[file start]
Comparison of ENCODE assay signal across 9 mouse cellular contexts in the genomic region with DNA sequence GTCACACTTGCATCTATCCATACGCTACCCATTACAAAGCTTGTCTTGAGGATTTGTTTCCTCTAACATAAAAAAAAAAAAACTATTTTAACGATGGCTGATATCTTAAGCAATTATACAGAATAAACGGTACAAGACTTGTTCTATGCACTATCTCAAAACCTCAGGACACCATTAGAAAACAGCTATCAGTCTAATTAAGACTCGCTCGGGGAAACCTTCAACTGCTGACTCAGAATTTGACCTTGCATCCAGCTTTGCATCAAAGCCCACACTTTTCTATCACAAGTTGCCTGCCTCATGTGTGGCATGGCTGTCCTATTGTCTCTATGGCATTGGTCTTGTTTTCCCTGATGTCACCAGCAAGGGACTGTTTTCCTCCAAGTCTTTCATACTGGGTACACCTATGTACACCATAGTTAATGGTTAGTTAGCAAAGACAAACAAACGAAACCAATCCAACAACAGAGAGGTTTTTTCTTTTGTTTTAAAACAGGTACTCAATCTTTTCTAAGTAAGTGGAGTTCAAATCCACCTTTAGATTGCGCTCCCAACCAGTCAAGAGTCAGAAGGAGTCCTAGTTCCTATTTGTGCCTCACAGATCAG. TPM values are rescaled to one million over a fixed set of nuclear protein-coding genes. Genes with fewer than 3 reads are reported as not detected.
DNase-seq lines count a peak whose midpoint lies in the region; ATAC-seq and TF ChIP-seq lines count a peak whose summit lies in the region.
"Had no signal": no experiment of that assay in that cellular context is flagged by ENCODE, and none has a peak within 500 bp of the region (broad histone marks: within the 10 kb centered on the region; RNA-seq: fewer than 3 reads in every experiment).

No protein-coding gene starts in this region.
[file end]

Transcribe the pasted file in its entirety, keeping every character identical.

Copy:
Comparison of ENCODE assay signal across 9 mouse cellular contexts in the genomic region with DNA sequence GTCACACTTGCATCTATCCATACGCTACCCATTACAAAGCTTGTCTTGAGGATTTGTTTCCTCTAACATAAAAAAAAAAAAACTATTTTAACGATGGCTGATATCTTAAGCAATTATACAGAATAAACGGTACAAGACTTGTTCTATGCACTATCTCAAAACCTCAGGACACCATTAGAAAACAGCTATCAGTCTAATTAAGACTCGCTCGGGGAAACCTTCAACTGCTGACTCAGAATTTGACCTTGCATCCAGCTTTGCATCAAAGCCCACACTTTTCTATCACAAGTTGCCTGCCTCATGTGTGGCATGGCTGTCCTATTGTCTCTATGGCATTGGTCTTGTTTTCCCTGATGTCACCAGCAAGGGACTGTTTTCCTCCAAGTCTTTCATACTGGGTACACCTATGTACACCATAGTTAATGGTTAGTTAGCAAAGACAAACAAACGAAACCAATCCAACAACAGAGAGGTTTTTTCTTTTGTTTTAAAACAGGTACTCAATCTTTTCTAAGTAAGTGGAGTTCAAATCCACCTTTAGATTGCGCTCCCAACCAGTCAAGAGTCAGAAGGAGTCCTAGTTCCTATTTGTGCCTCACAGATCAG. TPM values are rescaled to one million over a fixed set of nuclear protein-coding genes. Genes with fewer than 3 reads are reported as not detected.
DNase-seq lines count a peak whose midpoint lies in the region; ATAC-seq and TF ChIP-seq lines count a peak whose summit lies in the region.
"Had no signal": no experiment of that assay in that cellular context is flagged by ENCODE, and none has a peak within 500 bp of the region (broad histone marks: within the 10 kb centered on the region; RNA-seq: fewer than 3 reads in every experiment).

No protein-coding gene starts in this region.